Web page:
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STUDENTS' PROJECTS > THE STORY OF MY LIFE > PART VIII : IN SOUTH AFRICA AGAIN > Study of the Gita

 

33. Study of the Gita

I already had faith in the Gita, which had a fascination for me. Now I realized the necessity of diving deeper into it. I had one or two translations, by means of which I tried to understand the original Sanskrit. I decided also to get by heart one or two verses every day. For this purpose I employed the time of my morning ablutions. The operation took me thirty-five minutes, fifteen minutes for the toothbrush and twenty for the bath. So on the wall opposite I stuck slips of paper on which were written the Gita verses and referred to them now and then to help my memory. This time was found sufficient for memorizing the daily portion and recalling the verses already learnt. I remember having thus committed to memory thirteen chapters.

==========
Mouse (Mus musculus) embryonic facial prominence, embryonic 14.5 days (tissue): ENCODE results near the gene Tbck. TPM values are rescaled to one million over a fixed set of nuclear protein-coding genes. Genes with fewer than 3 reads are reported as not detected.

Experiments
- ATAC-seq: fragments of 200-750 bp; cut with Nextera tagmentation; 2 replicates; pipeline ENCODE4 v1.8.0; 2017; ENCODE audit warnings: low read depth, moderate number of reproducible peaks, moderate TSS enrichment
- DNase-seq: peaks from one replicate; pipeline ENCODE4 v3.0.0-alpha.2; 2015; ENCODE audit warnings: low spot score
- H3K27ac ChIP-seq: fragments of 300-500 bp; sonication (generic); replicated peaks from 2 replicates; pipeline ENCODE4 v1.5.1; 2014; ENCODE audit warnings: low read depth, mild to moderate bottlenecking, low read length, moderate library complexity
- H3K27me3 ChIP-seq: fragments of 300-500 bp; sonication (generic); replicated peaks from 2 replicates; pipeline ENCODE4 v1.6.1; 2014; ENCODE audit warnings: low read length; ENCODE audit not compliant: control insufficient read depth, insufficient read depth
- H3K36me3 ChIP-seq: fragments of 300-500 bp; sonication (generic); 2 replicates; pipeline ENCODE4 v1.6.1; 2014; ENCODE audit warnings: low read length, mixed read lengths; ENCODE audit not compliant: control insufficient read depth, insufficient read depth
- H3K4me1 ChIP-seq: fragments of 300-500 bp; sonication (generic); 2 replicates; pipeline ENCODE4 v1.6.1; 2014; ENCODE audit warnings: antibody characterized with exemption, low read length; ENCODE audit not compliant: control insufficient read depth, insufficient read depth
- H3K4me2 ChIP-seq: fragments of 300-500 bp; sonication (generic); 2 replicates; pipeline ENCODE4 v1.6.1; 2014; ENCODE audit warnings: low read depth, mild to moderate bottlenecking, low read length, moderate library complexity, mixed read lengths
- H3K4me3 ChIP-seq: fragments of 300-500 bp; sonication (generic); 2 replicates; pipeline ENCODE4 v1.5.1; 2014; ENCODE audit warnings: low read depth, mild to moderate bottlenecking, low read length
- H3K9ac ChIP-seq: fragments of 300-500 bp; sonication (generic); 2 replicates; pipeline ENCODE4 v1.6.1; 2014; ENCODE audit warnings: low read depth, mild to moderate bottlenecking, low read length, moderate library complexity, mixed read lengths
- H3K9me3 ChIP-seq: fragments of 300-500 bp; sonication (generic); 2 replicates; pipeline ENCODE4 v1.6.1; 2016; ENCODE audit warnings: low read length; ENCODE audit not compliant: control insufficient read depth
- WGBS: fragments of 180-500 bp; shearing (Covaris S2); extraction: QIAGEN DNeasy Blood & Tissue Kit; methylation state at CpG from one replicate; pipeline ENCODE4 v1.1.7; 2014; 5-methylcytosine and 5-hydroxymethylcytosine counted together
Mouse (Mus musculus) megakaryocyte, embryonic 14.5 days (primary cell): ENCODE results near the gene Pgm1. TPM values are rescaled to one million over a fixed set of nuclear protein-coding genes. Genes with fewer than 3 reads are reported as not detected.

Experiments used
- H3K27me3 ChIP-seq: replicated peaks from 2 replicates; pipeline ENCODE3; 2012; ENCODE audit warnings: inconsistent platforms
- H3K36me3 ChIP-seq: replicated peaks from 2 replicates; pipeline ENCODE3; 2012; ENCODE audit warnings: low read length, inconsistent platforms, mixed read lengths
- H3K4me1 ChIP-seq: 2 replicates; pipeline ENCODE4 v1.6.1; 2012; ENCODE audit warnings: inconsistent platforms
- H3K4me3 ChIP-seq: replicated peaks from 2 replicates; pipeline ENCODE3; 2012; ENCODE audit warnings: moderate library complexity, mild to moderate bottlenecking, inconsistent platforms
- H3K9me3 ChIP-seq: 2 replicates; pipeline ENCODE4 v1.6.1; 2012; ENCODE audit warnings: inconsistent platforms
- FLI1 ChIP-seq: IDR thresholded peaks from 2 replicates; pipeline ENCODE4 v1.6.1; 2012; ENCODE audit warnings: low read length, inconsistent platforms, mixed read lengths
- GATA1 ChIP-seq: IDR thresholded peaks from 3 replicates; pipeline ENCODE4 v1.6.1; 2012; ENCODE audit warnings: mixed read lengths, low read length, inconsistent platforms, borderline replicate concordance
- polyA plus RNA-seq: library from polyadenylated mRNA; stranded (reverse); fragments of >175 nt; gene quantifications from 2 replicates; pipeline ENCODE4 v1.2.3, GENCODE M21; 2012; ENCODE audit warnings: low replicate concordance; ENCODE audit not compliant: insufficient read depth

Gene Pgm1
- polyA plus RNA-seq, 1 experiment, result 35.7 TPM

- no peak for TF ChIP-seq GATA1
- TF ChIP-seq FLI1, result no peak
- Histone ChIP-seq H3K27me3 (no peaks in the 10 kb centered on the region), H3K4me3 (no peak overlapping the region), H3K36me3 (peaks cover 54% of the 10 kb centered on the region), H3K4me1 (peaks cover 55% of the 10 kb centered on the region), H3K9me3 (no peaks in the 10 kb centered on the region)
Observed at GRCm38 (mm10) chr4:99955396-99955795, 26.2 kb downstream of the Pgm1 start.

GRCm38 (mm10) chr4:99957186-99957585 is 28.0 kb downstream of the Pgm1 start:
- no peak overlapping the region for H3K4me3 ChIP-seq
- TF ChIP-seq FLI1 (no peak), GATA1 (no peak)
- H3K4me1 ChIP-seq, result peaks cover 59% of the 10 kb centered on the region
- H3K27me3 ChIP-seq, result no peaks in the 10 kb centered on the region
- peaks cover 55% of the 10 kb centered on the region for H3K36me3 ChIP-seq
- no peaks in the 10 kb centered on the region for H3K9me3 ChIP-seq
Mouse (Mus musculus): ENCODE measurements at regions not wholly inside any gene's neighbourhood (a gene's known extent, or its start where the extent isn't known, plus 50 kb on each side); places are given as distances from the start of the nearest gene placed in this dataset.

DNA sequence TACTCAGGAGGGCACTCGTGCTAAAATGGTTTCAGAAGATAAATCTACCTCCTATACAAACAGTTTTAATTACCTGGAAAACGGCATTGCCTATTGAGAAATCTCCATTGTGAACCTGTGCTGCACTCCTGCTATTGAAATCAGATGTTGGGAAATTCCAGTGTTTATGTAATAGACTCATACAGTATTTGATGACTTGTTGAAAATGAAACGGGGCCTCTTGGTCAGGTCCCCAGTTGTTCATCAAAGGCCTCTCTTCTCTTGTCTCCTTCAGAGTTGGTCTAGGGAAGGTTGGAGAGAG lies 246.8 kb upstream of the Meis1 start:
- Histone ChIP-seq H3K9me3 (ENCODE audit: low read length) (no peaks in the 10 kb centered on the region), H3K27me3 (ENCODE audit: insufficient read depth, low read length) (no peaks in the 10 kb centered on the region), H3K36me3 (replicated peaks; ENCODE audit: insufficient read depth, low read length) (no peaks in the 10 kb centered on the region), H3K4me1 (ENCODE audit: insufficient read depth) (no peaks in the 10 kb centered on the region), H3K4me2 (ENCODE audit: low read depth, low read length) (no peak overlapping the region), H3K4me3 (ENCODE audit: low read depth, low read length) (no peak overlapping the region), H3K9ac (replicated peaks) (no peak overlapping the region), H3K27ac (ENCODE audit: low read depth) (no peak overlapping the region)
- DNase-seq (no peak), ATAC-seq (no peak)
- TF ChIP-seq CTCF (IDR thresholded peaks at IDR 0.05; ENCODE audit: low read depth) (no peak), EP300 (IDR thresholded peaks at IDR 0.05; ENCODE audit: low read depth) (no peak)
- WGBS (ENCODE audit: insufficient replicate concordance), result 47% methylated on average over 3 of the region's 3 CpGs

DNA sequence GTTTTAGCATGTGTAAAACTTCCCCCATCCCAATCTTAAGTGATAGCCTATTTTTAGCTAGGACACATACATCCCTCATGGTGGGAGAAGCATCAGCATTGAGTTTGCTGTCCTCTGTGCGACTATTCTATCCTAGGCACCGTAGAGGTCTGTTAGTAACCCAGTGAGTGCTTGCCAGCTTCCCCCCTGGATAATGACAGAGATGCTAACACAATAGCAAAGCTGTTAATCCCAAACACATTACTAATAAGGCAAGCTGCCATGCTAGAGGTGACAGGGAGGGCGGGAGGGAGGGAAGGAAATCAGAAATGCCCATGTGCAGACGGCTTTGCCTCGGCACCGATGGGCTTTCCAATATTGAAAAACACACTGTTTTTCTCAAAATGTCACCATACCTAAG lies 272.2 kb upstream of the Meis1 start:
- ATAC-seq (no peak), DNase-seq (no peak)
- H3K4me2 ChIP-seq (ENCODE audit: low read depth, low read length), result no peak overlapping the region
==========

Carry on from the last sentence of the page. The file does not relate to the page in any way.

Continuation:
To me the Gita became the guide of conduct. It became my dictionary of daily reference. Words like aparigraha (non-possession) and samabhava (equability) gripped me. How to cultivate and preserve that equability was the question. Was I to give up all I had and follow Him? Straight came the answer: I could not follow Him unless I gave up all I had. I then wrote to Ravishankerbhai to allow the insurance policy to lapse and get whatever could be recovered, or else to regard the premiums already paid as lost, for I had become convinced that God, who created my wife and children as well as myself, would take care of them. To my brother, who had been as father to me, I wrote explaining that I had given him all that I had saved up to that moment, but that henceforth he should expect nothing from me, for future savings, if any, would be utilized for the benefit of the community.